No-deal Brexit looms - again
HIGH DRAMA struck as we were editing this Freelance: the UK Supreme Court ruled that the government's "prorogation" of Parliament was unlawful and void. Nothing is clear about what the revenant Parliament will do: but one effect may be that it can revisit the 99 pages of changes to immigration laws "laid before Parliament" just before it was unlawfully shut down.
These would allow the Home Office to revoke the Settled Status of an EU national after Brexit. Reasons for revoking could include knowingly providing false information.
UK immigration acts from the 1970s, still in force, require the Government to lay any changes to immigration laws before Parliament. Theoretically, an MP or Lord could organise parliamentarians to "pray against" such secondary legislation, but they've rarely been able to pull this off.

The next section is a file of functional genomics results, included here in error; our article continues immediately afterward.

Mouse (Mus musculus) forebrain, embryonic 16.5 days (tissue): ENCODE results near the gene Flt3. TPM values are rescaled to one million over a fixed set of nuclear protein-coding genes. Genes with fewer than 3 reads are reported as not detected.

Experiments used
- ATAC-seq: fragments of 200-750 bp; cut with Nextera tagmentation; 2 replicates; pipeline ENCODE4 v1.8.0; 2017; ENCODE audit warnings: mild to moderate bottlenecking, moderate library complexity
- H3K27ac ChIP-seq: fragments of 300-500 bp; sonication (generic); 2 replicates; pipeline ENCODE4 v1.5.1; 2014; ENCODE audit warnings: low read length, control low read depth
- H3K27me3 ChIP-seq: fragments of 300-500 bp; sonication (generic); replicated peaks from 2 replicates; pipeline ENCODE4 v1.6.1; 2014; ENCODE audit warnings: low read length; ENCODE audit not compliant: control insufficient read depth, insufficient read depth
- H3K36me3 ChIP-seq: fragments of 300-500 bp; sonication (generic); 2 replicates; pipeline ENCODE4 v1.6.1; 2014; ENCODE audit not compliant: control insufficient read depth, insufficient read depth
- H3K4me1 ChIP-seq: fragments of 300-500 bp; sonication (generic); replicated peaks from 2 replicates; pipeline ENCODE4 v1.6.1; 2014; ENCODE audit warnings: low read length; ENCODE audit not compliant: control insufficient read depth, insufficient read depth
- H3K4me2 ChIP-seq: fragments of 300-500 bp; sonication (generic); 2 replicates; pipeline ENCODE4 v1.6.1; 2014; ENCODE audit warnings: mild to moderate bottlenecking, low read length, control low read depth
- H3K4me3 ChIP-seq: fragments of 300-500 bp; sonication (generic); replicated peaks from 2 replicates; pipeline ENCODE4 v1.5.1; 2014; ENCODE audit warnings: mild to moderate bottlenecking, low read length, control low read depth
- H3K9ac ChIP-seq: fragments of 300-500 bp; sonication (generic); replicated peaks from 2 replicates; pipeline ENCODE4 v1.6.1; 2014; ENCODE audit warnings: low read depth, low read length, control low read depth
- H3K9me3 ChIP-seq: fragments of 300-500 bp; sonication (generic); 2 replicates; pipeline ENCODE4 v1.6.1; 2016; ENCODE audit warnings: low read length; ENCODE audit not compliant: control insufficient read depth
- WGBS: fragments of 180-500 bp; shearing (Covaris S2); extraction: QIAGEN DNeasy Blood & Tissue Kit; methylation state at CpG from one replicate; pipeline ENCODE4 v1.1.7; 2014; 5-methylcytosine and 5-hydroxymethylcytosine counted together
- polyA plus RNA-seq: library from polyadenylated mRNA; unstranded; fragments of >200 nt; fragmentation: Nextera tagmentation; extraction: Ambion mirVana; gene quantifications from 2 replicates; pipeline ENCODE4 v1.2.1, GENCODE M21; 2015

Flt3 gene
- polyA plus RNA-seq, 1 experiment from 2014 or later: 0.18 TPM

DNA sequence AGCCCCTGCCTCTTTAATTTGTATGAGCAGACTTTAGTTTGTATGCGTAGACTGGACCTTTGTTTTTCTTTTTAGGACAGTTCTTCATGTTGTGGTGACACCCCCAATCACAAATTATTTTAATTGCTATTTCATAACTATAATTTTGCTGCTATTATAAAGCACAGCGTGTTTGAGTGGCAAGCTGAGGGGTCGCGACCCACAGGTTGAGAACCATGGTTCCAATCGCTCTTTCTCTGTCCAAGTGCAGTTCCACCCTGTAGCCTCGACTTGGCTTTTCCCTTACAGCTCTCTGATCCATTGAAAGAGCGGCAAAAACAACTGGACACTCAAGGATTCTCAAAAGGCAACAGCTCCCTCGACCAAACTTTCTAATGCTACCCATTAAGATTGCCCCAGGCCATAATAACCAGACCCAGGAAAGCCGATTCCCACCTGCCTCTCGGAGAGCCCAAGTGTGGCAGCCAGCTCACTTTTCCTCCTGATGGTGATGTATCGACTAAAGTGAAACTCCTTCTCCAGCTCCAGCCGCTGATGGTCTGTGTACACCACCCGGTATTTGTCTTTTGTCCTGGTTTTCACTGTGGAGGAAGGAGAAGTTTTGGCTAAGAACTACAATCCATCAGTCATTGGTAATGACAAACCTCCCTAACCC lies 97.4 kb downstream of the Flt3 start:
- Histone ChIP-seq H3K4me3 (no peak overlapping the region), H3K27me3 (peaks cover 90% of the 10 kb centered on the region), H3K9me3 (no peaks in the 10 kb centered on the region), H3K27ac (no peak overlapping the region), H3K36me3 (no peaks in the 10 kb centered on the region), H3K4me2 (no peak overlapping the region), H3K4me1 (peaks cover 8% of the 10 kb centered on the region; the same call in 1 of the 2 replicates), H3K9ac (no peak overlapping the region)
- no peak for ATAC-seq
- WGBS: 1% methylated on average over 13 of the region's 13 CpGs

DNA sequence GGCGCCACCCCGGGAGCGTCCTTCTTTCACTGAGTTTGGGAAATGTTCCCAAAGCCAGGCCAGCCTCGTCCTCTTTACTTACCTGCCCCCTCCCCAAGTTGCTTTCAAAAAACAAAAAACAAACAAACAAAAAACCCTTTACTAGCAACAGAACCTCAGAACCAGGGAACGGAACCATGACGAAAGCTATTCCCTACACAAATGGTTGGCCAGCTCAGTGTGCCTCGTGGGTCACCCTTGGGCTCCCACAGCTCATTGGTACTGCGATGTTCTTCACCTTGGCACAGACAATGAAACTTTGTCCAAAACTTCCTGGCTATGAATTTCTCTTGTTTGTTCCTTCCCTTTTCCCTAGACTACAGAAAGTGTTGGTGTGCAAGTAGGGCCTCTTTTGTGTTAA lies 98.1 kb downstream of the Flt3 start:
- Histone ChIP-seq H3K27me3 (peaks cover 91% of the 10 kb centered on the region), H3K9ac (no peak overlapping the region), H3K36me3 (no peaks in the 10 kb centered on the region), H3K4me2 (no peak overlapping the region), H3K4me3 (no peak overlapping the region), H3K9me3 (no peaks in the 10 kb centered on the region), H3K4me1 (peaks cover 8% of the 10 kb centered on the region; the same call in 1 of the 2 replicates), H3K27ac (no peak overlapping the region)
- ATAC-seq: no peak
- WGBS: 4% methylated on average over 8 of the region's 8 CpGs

Some newly-emboldened Opposition MPs, now effectively running Parliament, have called for a formal debate and a vote. And a House of Commons Select Committee may now hear evidence on problems around the EU Settlement Scheme. Earlier plans by Home Secretary Priti Patel to end freedom of movement for EU nationals immediately with effect from the latest planned date for Brexit - 31 October 2019 - were shelved, apparently after legal advice make it clear that to do so would be unlawful.
At the time of writing, a no-deal Brexit on 31 October is still a distinct possibility. If you're travelling into or out of the UK around that time, whether you're a UK national or an "other EU" national, you are advised to check you still have six months validity on your passport or ID card.
NUJ members who are UK nationals living in the EU or EU nationals living in the UK should contact their embassies for advice on what to do in the event of a Brexit. The most recent advice to the NUJ is here.
A no-deal Brexit would mean EU nationals have until 31 December 2020 to apply for EU Settled Status. In the event of a deal, the deadline will likely be 31 June 2021.